There are a number of key factors that go into hiring new employees. One that may not have made its way onto your list of important attributes, however, is emotional intelligence. Hiring for emotional intelligence offers a number of key benefits for your workplace, including a better work culture for everyone in your building.
If you've been ignoring emotional intelligence when it comes to your employees, take the time to consider how these important attributes can help you find better employees and shape a better work culture.
What Is Emotional Intelligence?
Emotional intelligence is the ability to recognize and regulate emotional response. In the workplace, this translates to an employee who is able to define their emotions as they experience them, control their reactions, and clearly define their strengths and weaknesses.
Emotionally intelligent employees often have better interactions with other members of the team and are able to address problems clearly and effectively before they blow up into a more serious issue. Emotional intelligence can also lead to better self-motivation, which means that employees are able to move themselves forward without needing as much input from team leads.
What Are the Main Benefits of Emotional Intelligence?
Hiring for emotional intelligence has a number of key benefits in your workplace. Consider how these benefits can impact your business:
Benefit #1: Emotionally intelligent employees are more productive. Technical employees who have high emotional intelligence levels rank in the top 10% for productivity. In some cases, high emotional intelligence can increase productivity in the workplace by as much as twenty times. This is particularly important in creative environments or those that are driven by innovation.
Benefit #2: 90% of top performers in the workplace have high levels of emotional intelligence. Regardless of their job, emotionally intelligent individuals are simply able to accomplish more. While it's possible for individuals to be very capable in their positions without being emotionally intelligent, it's much less likely for individuals with low emotional intelligence to show the same level of competence.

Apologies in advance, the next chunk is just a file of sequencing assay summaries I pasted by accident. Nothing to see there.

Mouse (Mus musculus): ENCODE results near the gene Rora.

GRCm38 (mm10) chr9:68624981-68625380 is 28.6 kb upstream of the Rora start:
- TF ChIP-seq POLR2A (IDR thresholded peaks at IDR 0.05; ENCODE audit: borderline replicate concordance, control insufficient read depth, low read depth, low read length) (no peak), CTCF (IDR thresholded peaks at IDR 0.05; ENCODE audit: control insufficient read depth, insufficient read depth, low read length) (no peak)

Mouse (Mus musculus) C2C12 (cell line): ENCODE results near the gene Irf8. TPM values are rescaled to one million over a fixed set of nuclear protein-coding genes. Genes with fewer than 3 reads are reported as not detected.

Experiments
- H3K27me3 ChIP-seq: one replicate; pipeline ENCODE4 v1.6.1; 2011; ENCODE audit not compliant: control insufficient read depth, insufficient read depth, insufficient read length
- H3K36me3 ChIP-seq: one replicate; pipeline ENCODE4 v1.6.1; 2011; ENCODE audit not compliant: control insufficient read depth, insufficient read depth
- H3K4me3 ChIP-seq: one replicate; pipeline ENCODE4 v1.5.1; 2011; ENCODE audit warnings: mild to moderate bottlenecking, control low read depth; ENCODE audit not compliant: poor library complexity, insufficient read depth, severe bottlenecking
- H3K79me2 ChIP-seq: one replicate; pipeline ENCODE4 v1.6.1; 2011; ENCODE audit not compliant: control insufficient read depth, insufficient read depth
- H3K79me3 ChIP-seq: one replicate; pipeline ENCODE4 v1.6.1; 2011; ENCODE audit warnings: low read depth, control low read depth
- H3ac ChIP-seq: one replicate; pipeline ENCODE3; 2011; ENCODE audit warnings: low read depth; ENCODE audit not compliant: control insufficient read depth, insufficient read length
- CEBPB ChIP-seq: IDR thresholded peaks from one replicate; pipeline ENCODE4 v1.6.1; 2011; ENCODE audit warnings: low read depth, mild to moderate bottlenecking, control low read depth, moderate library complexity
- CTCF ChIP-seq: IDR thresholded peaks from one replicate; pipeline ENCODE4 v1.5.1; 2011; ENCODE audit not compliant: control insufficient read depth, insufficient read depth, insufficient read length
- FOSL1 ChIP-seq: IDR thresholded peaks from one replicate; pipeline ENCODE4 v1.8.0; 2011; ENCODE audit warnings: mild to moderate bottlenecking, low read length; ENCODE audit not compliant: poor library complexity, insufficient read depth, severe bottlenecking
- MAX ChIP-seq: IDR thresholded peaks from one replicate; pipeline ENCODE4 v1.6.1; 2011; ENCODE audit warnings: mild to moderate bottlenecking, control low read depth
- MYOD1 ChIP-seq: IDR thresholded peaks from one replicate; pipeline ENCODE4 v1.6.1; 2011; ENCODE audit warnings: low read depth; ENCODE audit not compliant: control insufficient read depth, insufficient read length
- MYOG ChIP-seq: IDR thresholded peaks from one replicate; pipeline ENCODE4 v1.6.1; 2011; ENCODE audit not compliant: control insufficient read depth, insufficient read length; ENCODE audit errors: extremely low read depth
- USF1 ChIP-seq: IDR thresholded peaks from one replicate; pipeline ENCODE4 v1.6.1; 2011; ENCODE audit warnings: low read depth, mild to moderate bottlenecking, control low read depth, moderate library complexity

Benefit #3: Emotionally intelligent workers have lower levels of turnover. Individuals with high levels of emotional intelligence are often better able to moderate workplace stress. This makes it less likely that they will leave a position during times of high stress or due to steady stress over time. Emotionally intelligent workers are also better equipped to handle conflict with coworkers or difficult customers.
Benefit #4: Leaders with high emotional intelligence are better able to motivate the employees they work with every day. Your management team and other leaders in your workplace are often responsible for setting the emotional environment in which they work. When you have emotionally intelligent leaders, they are able to more easily evaluate others' emotional states, determine what will motivate them, and provide them with the tools they need in order to experience workplace success.
Emotionally intelligent leaders are also more likely to follow the first rule of effective management: working alongside their employees to set the tone they want for the workplace. They may also:
- Provide better, more effective feedback for other employees
- Offer praise freely
- Show empathy for the employees who work with them, which can help smooth out difficult situations
Benefit #5: High emotional intelligence can lead to better relationships in the workplace. Depending on your workplace environment, you may need to work very closely with a number of employees every day. In that type of environment, it doesn't take long for tempers to start to flare, especially during times of high stress.
Under these circumstances, emotionally intelligent individuals are better able to regulate their emotional responses, putting them in a better position to deal with any conflicts that may arise. This may mean avoiding conflict and more.
Benefit #6: Employees with high levels of emotional intelligence take criticism better. Instead of reacting poorly or taking it personally when they receive criticism or advice in the workplace, employees with high levels of emotional intelligence take that criticism under advisement and use it to help themselves improve. They'll take advice for what it's worth, rather than becoming sullen or difficult to work with.
Benefit #7: Emotional intelligence leads to higher levels of commitment. When an emotionally intelligent employee tells you that they're going to do something, you know that it's going to get done--and chances are, it's going to get done right. They often have a better idea of what they're able to accomplish, including the amount of stress that they're able to handle without becoming overloaded.